Reporter Sues YouTube for Copyright Infringement

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An independent news reporter sued the popular video-sharing service YouTube Inc. for copyright infringement, claiming the Web site encouraged users to copy his protected materials.

Robert Tur, who gained fame with his helicopter-based coverage of the 1992 Los Angeles riots and 1994 freeway chase of O.J. Simpson, filed the lawsuit Friday in U.S. District Court. It alleges the footage was posted and circulated on YouTube without his permission.

Founded last year, the free online site allows anyone to upload and download video footage.

The suit alleges Tur's images of the beating of trucker Reginald Denny during the riots have been downloaded thousands of times. The practice is ruining the market for his work while attracting lucrative advertising revenue to the Web site, Tur said in an interview.

The complaint alleges that YouTube encourages infringement by allowing the easy uploading and viewing of footage.

San Mateo-based YouTube said the lawsuit was without merit.

Tur's video clips were removed from the site as soon as it learned of his complaint, YouTube spokeswoman Julie Supan said in a prepared statement.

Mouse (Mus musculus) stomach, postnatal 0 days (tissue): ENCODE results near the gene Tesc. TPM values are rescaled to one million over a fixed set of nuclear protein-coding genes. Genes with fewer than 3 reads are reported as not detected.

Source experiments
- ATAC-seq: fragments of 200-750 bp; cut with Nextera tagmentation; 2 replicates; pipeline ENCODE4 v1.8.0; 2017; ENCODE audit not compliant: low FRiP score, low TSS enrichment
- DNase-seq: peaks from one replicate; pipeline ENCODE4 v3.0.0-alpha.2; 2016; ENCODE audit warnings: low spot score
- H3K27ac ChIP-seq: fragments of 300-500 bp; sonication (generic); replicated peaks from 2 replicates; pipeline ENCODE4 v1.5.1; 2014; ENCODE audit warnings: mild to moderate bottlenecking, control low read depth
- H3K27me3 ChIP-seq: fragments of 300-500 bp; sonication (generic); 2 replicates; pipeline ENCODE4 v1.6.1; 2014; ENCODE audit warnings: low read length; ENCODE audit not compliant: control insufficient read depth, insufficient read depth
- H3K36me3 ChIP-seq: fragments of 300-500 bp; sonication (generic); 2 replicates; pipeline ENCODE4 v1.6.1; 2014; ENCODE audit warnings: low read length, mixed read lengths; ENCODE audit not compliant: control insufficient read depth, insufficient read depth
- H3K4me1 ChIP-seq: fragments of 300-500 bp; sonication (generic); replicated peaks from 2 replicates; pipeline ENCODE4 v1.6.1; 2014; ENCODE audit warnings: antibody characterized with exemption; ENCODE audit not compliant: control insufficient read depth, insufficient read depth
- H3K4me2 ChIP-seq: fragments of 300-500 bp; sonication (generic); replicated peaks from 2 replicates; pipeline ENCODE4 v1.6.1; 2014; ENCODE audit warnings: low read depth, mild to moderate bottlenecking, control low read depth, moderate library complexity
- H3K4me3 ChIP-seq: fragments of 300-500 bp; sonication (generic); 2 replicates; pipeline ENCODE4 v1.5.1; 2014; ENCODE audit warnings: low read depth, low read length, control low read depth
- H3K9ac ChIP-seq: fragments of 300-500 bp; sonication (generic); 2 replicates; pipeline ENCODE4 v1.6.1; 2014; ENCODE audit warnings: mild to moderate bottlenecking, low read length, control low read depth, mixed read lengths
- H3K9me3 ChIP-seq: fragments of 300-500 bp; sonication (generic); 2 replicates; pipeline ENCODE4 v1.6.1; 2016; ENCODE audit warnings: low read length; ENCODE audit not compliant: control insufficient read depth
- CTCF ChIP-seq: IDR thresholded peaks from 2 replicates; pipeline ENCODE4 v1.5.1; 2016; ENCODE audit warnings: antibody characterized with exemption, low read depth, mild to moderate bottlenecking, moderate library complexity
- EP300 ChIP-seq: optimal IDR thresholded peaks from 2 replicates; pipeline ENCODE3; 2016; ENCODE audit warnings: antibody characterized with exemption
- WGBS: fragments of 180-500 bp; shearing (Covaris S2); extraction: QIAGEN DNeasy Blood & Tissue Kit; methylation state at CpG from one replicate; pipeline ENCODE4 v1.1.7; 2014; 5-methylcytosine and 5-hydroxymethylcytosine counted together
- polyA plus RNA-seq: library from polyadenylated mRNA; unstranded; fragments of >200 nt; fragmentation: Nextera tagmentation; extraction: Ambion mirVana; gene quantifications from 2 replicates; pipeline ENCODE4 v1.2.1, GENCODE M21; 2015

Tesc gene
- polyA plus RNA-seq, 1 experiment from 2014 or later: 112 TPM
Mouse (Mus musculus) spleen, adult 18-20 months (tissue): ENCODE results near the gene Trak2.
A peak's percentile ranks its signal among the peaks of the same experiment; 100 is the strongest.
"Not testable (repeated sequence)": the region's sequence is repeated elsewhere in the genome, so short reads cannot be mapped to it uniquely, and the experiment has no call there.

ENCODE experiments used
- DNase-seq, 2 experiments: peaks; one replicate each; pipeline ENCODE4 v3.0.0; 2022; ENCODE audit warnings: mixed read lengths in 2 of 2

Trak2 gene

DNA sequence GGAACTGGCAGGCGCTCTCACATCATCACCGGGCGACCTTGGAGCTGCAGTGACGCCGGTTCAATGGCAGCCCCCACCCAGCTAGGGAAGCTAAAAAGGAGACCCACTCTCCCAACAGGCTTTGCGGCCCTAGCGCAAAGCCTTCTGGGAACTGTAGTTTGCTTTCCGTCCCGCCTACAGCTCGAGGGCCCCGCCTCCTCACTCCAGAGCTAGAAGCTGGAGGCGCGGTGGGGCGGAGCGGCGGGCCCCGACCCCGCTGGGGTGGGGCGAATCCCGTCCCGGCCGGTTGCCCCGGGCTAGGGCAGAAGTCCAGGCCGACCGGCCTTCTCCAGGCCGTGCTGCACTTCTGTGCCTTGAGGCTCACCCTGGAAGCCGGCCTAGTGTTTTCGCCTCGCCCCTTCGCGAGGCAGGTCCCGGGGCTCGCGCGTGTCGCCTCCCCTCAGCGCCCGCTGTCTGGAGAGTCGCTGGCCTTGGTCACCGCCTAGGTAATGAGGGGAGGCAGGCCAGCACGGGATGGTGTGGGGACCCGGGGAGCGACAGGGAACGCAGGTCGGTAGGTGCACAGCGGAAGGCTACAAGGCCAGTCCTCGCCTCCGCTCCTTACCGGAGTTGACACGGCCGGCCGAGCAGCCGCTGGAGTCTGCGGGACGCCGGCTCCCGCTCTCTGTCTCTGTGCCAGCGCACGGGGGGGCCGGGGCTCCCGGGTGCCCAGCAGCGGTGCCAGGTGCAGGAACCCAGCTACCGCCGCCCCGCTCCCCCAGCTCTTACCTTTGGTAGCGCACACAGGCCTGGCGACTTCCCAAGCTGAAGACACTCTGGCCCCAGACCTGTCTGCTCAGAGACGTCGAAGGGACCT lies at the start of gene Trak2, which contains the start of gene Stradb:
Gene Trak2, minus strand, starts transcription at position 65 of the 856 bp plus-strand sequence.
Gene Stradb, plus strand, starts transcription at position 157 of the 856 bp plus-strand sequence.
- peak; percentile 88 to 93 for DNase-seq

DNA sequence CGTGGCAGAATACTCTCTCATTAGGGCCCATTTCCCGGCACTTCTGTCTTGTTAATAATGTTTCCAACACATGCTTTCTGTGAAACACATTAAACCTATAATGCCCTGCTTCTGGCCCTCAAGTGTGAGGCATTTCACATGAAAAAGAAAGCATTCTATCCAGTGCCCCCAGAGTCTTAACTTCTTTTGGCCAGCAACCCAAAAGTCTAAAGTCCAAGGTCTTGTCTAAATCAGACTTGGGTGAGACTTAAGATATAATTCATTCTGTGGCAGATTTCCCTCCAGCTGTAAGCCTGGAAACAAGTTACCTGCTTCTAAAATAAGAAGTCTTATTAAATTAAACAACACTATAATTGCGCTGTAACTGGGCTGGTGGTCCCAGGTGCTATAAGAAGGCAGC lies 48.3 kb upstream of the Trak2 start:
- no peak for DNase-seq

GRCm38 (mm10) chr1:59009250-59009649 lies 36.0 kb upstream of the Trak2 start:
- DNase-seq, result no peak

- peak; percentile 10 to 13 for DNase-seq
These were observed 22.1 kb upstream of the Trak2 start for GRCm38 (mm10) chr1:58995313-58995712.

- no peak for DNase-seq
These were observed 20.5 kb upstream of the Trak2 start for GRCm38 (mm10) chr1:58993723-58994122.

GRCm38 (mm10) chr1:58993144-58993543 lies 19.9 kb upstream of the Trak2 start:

"It is our intention to work with Mr. Tur, as we work with all copyright owners, to remove any unauthorized works from our site," she added.

Supan's statement said Tur never contacted YouTube to request removal of his clips before he filed the lawsuit.

Tur's suit alleges YouTube violated a 2005 U.S. Supreme Court ruling that file-sharing companies could be held liable for deliberately encouraging or inducing customers to commit online piracy.

He is seeking $150,000 per violation and an injunction barring any further use of his material.

YouTube has gained popularity in recent months, drawing the attention of some powerful media players. NBC announced in June it would post some programming on YouTube and buy advertising on the Web site.